Penn Graduate Student Center

Navigating the Classroom

About Navigating the Classroom

Navigating the Classroom seeks to help graduate teaching assistants be successful in the classroom through workshops and resources. This program is cosponsored by Penn Graduate Student Center and GAPSA.

The Center for Teaching and Learning and the Library offer extensive programming to assist graduate student teachers in the classroom.

Teaching Workshops

Center for Teaching and Learning and the Graduate Student Center co-sponsor a series of workshops for graduate students, especially TAs, who are interested in learning and improving their teaching skills.

Facilitating Discussion

Monday, March 02, 2015, 12:00 PM - 01:30 PM
Room 305 (3rd Floor)

In this workshop, we will develop strategies for promoting effective discussion in the classroom. We'll identify what we mean when we talk about "discussion": what does a good one look like, and what pedagogical purposes does it serve? Then we will develop practices for discussion that address those goals: how to create an environment conducive to discussion, how to provide your students with what they need to participate meaningfully, how to develop strong questions to prompt compelling and useful conversations, and how to develop lesson-planning strategies that work for you toward facilitating discussion. Led by Bronwyn Wallace.

Designing Your Own Course

Tuesday, March 03, 2015, 03:00 PM - 04:30 PM
Room 305 (3rd Floor)

Whether you have an opportunity to teach your own course now or are designing syllabi for job applications, this workshop will provide you with strategies for picking organizing themes, selecting readings, designing assignments, and outlining your course as a whole. We'll cover both building your own syllabus from scratch and tailoring existing syllabi to your teaching style. Please come with an idea about a course in your discipline that you'd like to teach. Led by Peter Collopy.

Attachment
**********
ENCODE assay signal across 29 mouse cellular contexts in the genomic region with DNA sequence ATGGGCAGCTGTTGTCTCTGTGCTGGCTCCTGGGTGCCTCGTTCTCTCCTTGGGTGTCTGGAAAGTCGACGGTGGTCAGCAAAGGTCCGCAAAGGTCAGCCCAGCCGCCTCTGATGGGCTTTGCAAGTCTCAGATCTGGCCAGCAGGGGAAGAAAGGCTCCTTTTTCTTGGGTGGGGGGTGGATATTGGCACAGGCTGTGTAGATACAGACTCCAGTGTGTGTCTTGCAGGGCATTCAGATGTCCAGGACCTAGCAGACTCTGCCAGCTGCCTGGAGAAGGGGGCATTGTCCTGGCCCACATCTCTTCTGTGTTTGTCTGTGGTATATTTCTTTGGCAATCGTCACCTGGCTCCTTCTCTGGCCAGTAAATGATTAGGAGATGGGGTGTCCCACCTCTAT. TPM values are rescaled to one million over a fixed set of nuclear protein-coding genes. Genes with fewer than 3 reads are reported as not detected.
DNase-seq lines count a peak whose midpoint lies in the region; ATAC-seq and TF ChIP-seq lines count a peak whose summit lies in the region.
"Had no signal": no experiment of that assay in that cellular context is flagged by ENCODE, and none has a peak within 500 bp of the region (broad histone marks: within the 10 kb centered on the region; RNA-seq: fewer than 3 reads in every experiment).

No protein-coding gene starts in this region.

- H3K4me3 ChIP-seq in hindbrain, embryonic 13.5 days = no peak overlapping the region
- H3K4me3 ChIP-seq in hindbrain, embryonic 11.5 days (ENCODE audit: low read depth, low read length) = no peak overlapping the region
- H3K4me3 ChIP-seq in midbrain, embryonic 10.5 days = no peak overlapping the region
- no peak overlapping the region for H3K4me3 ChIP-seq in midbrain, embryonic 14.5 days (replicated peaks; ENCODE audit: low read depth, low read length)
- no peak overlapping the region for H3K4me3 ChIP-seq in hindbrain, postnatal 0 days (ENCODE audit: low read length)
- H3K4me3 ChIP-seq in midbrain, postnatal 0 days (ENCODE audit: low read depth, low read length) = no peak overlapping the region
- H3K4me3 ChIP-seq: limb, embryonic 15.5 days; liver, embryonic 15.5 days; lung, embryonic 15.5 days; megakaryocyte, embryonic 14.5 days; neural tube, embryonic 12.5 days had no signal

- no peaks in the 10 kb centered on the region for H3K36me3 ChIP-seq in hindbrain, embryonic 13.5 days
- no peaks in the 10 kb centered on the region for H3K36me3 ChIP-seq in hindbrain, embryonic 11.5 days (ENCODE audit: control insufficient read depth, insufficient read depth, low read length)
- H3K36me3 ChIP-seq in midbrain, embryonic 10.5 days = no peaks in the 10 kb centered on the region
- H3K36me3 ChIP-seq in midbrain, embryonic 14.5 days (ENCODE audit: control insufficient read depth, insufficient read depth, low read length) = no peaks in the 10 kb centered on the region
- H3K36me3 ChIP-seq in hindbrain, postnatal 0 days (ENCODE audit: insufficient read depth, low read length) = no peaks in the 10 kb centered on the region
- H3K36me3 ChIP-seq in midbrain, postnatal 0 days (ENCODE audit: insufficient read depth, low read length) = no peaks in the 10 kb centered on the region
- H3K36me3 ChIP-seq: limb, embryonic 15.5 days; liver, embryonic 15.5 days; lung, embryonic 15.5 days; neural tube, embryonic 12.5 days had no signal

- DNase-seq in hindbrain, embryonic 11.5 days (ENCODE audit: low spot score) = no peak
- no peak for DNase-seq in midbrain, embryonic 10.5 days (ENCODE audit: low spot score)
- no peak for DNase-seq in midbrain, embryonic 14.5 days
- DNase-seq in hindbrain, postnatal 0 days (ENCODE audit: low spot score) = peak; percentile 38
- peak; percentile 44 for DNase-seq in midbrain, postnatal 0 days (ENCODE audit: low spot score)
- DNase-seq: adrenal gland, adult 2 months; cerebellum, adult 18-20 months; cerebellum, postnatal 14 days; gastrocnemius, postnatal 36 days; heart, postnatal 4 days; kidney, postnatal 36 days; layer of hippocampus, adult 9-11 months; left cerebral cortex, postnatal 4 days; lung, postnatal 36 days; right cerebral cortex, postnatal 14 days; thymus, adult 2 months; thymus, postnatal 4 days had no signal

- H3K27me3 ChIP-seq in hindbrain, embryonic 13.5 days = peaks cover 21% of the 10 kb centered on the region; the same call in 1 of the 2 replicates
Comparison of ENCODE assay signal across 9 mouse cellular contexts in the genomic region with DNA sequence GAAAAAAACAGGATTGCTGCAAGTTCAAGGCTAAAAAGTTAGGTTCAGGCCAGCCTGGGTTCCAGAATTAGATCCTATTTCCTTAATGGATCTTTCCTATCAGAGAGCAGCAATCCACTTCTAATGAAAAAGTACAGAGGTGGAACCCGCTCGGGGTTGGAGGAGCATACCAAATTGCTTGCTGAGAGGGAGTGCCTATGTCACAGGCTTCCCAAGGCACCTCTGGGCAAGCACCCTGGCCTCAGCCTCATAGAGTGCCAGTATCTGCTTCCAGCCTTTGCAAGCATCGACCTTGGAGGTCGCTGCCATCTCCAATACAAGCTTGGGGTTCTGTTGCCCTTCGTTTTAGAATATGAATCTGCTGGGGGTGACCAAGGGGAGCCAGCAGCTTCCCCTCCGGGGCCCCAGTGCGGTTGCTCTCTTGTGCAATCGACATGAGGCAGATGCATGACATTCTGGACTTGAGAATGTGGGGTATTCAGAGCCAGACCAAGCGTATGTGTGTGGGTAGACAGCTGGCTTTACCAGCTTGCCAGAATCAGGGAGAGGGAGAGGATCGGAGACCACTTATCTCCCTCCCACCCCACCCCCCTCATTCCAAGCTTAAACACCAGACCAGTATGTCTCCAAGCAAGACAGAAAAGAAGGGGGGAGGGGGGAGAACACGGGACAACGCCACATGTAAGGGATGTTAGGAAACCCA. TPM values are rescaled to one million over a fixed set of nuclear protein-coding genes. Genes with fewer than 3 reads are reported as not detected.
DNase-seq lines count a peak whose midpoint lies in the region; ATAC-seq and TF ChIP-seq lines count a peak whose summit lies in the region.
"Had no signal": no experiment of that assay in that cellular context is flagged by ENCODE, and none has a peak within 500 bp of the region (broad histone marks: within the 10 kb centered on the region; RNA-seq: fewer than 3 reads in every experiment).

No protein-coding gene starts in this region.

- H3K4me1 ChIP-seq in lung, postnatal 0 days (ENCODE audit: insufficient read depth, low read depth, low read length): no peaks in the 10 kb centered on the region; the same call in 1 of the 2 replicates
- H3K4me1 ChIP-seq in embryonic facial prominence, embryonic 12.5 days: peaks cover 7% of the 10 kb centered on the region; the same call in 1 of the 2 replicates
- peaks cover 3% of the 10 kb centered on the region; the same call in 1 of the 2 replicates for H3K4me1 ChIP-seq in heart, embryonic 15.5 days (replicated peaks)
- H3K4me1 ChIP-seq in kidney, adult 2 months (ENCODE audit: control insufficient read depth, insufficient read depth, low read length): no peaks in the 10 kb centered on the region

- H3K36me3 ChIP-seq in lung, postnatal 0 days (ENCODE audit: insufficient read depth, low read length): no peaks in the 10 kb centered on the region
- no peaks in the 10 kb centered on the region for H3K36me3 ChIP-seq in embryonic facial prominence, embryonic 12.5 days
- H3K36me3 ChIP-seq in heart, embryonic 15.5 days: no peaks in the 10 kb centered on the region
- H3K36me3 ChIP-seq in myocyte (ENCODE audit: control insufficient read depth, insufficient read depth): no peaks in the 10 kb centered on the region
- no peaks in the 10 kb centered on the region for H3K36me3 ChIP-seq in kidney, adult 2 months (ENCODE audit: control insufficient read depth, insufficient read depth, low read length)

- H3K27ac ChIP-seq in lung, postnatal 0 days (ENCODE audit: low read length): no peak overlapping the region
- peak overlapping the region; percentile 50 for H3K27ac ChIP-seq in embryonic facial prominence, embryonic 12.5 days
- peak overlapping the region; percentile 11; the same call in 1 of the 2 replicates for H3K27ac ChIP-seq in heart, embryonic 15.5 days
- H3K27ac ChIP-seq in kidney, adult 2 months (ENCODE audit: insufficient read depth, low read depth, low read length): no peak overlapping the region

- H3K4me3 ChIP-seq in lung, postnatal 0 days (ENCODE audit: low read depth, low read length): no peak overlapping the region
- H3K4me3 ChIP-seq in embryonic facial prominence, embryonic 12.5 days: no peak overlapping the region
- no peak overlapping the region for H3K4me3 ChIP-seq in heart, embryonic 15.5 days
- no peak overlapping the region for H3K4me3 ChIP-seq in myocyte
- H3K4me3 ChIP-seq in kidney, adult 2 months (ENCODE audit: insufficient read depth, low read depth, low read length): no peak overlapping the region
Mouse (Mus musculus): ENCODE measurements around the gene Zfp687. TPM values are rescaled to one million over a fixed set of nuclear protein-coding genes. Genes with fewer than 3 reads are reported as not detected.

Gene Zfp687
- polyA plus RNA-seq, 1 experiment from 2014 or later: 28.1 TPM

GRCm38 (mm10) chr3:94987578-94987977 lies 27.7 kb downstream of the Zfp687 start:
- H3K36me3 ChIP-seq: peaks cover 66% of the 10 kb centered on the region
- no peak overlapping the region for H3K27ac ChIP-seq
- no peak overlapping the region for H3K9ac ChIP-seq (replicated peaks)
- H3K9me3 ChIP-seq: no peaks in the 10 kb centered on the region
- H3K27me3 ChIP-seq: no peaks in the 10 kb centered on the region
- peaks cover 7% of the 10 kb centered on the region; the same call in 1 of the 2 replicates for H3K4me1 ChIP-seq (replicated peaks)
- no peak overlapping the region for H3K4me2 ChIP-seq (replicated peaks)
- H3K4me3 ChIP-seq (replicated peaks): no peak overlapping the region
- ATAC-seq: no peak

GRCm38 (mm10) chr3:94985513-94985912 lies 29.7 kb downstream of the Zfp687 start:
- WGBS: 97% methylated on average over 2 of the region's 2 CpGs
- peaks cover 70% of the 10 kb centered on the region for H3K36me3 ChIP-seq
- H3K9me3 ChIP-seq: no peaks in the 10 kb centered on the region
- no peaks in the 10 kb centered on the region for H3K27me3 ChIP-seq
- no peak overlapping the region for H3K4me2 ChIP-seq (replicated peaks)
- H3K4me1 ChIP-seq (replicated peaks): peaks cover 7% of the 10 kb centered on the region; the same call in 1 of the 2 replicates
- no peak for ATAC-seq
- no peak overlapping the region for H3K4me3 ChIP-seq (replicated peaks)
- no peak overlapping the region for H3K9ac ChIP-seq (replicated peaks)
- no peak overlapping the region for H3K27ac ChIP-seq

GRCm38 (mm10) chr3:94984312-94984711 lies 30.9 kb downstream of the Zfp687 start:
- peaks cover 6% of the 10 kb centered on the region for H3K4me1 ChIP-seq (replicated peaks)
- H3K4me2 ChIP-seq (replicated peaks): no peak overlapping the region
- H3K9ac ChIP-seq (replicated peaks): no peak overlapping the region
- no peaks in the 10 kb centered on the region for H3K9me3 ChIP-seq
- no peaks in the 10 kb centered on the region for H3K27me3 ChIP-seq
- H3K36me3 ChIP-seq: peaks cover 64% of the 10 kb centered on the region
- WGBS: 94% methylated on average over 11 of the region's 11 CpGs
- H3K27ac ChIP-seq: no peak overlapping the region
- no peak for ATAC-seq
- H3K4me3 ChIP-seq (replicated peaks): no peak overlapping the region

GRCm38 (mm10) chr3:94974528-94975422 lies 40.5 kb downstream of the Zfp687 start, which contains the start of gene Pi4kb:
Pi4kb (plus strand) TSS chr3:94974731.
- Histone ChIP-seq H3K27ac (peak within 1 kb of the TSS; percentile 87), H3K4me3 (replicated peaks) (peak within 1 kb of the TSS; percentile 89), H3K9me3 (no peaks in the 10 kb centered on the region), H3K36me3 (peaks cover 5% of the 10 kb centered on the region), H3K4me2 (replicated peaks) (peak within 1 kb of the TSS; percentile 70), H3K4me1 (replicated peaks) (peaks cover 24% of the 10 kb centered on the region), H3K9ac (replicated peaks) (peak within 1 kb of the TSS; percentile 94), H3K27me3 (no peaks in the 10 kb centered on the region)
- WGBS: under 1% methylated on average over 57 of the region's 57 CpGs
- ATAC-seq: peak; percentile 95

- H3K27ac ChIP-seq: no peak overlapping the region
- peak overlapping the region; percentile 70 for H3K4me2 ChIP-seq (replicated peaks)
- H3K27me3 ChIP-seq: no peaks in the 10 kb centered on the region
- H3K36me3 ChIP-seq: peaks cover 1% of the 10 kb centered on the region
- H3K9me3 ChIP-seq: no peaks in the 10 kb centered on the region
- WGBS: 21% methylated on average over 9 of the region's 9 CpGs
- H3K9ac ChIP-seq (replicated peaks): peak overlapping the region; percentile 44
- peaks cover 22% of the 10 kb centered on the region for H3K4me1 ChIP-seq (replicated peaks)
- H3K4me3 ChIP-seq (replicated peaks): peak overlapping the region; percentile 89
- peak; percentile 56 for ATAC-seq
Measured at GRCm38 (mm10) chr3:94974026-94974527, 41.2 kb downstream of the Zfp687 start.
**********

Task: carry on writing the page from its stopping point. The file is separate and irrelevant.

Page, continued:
Creating Assignments Across a Semester

Wednesday, March 18, 2015, 02:30 PM - 04:00 PM
Room 305 (3rd Floor)

As TAs, teachers, and instructors, we would all like to see our students learn content, acquire skills, and develop more fully as critical thinkers. This workshop investigates how we can help our students reach these goals by planning assignments that build on each other throughout a semester. Participants will discuss: What kinds of assignments will best foster and gauge these skills, and how can designing sequences of assignments across a semester build on previously acquired skills while setting the foundation for new skills to be learned? We will also consider how to assess students' progress and give them feedback along the way. This workshop will be a collaborative conversation, designed to help attendees develop concrete outlines for courses that they are currently teaching or will teach in the future. Led by Alice Hu.

Mentoring Undergraduate Students

Thursday, March 26, 2015, 12:00 PM - 01:30 PM
Room 305 (3rd Floor)

Opportunities to mentor undergraduate students are many and varied for graduate students interested in education. However, it is rare for graduate students to receive guidance or feedback on their mentorship or supervision of undergraduate students. In this workshop we will discuss various mentoring relationships and styles that can create nurturing productive partnerships between graduate students and undergraduates. We will consider a many different approaches and styles of mentorship as well as strategies to deal with unexpected situations. In addition to these general discussions, this session will include discussion of specific issues relevant to attendees. Led by Colin Smith.